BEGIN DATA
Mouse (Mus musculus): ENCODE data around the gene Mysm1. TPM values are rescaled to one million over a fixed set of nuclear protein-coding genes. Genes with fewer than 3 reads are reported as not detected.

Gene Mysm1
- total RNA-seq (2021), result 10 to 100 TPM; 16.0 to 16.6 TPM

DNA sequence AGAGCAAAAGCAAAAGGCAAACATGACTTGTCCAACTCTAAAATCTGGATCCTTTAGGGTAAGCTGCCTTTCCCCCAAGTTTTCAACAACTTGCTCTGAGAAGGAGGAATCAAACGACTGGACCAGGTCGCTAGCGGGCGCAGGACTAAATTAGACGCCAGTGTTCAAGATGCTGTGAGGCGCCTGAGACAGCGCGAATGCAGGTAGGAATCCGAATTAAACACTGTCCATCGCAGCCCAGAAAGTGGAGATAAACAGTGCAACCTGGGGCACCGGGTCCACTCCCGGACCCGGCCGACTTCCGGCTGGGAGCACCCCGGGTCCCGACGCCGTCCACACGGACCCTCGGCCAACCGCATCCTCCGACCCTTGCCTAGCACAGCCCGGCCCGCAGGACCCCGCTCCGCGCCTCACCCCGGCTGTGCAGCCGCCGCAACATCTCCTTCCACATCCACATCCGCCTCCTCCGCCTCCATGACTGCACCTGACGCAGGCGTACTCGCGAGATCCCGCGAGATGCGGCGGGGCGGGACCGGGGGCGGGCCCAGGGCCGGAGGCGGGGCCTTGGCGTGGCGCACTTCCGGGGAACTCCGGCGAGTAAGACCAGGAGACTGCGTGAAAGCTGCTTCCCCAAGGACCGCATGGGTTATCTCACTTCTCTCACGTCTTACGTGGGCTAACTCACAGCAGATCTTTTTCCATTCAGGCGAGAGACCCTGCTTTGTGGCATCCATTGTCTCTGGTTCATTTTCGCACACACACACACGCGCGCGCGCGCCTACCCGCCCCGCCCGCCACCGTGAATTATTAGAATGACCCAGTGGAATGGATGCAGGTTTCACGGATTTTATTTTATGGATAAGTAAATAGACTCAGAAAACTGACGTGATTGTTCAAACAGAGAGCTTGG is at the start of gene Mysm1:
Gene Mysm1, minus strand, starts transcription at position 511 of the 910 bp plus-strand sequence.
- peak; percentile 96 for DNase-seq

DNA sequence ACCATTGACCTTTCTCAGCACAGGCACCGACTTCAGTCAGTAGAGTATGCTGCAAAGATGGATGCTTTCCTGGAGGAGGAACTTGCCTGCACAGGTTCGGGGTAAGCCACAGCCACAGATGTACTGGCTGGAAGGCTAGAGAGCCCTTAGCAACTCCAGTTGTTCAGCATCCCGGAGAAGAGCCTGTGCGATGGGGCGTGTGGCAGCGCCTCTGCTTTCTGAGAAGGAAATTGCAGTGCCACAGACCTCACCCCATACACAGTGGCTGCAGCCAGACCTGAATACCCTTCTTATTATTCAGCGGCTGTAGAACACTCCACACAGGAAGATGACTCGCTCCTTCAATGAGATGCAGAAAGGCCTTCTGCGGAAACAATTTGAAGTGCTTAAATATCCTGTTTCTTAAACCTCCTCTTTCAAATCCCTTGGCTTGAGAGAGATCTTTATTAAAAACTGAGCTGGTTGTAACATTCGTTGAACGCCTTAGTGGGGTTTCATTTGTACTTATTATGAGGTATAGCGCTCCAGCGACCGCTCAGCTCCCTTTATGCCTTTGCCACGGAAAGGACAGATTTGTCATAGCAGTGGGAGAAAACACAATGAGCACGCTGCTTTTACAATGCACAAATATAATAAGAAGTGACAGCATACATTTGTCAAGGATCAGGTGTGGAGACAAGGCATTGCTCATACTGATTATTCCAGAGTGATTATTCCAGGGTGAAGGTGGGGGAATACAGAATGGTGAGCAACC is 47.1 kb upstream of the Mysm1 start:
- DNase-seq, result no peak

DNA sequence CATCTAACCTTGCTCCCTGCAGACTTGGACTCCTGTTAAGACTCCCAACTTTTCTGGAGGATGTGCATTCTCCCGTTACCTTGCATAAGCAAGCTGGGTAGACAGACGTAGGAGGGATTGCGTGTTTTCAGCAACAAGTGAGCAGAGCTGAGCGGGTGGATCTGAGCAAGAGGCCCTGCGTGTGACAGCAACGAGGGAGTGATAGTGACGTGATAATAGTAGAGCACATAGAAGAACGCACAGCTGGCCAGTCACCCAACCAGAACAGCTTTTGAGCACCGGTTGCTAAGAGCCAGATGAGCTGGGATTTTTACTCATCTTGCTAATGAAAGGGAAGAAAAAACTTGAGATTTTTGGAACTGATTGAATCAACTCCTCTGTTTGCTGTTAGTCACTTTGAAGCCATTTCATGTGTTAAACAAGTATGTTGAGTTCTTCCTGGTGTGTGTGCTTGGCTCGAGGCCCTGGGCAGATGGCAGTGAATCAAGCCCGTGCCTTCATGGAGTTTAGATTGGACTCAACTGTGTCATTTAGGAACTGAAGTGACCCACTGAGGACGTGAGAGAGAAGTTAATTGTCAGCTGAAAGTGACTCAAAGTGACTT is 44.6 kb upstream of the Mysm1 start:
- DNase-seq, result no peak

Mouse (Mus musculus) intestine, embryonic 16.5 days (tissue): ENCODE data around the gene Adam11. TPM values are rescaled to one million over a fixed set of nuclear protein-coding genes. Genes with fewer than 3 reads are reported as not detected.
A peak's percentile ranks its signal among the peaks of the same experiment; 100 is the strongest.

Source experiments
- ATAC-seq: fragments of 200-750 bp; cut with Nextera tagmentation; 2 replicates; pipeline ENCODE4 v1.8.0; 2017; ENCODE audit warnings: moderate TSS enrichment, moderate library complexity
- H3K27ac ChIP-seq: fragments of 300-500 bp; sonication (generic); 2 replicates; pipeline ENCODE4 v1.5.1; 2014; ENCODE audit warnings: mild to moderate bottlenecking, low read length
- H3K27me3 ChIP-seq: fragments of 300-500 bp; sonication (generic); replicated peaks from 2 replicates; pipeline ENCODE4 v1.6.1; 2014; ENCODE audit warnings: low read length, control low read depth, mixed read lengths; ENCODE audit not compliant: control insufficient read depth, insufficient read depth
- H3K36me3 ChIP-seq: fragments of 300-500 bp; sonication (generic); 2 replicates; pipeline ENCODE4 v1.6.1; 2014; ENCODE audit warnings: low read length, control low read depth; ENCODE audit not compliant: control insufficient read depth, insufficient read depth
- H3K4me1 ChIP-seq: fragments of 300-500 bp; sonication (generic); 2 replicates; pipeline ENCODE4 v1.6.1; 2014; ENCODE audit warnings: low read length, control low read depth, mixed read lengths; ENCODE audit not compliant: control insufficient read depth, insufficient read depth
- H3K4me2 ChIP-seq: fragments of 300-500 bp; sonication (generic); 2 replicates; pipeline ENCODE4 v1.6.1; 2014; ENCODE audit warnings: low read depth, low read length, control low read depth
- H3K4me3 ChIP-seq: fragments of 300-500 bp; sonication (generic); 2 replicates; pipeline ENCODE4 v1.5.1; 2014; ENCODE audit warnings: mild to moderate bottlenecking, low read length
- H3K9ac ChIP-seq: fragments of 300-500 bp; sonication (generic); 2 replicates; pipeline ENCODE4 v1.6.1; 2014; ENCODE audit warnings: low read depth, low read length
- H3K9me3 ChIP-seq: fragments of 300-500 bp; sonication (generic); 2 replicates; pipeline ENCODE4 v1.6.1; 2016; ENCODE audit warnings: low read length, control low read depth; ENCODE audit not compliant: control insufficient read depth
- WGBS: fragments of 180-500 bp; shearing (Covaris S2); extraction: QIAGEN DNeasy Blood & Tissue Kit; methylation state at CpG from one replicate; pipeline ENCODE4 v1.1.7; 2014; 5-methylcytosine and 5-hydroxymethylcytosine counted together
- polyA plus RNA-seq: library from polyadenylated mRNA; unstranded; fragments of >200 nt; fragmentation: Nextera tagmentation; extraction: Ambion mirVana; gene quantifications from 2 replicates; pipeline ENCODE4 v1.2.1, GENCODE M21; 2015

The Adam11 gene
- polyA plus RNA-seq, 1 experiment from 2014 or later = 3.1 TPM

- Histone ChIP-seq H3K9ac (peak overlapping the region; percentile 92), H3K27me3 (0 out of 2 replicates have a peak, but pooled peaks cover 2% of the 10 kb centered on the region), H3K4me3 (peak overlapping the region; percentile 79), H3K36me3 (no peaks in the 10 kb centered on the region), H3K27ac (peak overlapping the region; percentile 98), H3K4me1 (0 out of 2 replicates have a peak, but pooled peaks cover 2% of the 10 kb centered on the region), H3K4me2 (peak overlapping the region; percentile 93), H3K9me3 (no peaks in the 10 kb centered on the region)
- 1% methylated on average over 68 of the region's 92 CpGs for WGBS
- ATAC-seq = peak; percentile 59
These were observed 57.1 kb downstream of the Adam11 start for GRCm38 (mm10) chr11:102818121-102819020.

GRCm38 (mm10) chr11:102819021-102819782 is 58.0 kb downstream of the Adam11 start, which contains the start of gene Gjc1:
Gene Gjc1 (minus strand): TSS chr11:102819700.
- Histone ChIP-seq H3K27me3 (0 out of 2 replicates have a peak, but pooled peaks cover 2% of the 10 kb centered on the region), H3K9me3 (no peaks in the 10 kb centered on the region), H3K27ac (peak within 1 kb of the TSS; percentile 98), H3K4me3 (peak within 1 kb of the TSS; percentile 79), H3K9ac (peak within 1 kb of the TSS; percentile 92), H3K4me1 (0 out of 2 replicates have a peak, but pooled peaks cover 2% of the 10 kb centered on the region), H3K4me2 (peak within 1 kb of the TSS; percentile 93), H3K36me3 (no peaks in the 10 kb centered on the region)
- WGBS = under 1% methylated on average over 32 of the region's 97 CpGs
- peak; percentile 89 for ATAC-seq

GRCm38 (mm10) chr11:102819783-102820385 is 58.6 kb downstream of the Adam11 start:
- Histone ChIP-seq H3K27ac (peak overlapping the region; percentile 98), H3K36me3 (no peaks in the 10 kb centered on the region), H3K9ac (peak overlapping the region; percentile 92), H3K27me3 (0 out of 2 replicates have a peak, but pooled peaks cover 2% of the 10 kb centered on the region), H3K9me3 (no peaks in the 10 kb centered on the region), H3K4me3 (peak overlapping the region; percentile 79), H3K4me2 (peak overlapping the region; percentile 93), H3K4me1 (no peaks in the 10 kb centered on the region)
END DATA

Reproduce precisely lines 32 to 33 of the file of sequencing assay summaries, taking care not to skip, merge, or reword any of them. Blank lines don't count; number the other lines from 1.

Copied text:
Gene Gjc1 (minus strand): TSS chr11:102819700.
- Histone ChIP-seq H3K27me3 (0 out of 2 replicates have a peak, but pooled peaks cover 2% of the 10 kb centered on the region), H3K9me3 (no peaks in the 10 kb centered on the region), H3K27ac (peak within 1 kb of the TSS; percentile 98), H3K4me3 (peak within 1 kb of the TSS; percentile 79), H3K9ac (peak within 1 kb of the TSS; percentile 92), H3K4me1 (0 out of 2 replicates have a peak, but pooled peaks cover 2% of the 10 kb centered on the region), H3K4me2 (peak within 1 kb of the TSS; percentile 93), H3K36me3 (no peaks in the 10 kb centered on the region)